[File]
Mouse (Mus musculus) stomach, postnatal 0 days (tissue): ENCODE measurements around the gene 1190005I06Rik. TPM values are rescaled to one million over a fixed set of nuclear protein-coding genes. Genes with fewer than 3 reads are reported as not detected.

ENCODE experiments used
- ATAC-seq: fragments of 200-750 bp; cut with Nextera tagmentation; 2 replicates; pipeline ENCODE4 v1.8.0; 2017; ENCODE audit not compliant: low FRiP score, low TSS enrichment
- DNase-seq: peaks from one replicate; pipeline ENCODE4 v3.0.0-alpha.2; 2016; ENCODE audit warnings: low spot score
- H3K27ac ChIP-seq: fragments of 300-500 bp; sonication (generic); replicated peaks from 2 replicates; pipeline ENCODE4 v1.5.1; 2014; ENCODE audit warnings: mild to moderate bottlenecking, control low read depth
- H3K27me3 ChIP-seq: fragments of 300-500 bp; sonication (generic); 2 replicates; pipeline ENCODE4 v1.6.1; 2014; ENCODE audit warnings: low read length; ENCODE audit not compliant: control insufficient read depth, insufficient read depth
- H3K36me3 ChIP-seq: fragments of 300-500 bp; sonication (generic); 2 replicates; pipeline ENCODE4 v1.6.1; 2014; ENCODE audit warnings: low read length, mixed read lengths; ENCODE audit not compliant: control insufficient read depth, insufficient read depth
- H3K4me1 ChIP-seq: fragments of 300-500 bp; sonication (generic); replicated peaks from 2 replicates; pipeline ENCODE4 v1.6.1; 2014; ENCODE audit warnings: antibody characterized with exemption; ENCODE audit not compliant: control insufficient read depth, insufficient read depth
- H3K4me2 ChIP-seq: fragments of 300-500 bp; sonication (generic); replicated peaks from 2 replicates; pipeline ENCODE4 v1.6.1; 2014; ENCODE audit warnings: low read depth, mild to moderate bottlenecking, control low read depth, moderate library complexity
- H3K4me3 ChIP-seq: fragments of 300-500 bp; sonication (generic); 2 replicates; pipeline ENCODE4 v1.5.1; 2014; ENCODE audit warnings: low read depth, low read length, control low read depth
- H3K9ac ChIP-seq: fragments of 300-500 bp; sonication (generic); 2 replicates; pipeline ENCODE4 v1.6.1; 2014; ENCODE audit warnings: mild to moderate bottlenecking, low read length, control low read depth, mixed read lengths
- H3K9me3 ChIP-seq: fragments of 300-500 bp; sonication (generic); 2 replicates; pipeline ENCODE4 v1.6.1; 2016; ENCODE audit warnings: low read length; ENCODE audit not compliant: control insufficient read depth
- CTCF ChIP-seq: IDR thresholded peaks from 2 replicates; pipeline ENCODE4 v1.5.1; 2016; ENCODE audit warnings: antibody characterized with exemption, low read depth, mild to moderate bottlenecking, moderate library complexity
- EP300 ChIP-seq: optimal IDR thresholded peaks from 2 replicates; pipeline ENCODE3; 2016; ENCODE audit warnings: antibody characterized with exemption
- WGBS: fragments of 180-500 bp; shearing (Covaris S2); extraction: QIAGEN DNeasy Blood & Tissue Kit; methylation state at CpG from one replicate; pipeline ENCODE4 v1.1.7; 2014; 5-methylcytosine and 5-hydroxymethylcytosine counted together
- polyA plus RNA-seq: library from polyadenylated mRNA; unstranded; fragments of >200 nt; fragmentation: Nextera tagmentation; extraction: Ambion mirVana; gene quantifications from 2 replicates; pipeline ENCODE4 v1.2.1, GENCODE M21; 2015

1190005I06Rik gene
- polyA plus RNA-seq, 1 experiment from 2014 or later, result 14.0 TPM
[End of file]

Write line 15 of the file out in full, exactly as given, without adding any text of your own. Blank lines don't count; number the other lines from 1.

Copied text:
- WGBS: fragments of 180-500 bp; shearing (Covaris S2); extraction: QIAGEN DNeasy Blood & Tissue Kit; methylation state at CpG from one replicate; pipeline ENCODE4 v1.1.7; 2014; 5-methylcytosine and 5-hydroxymethylcytosine counted together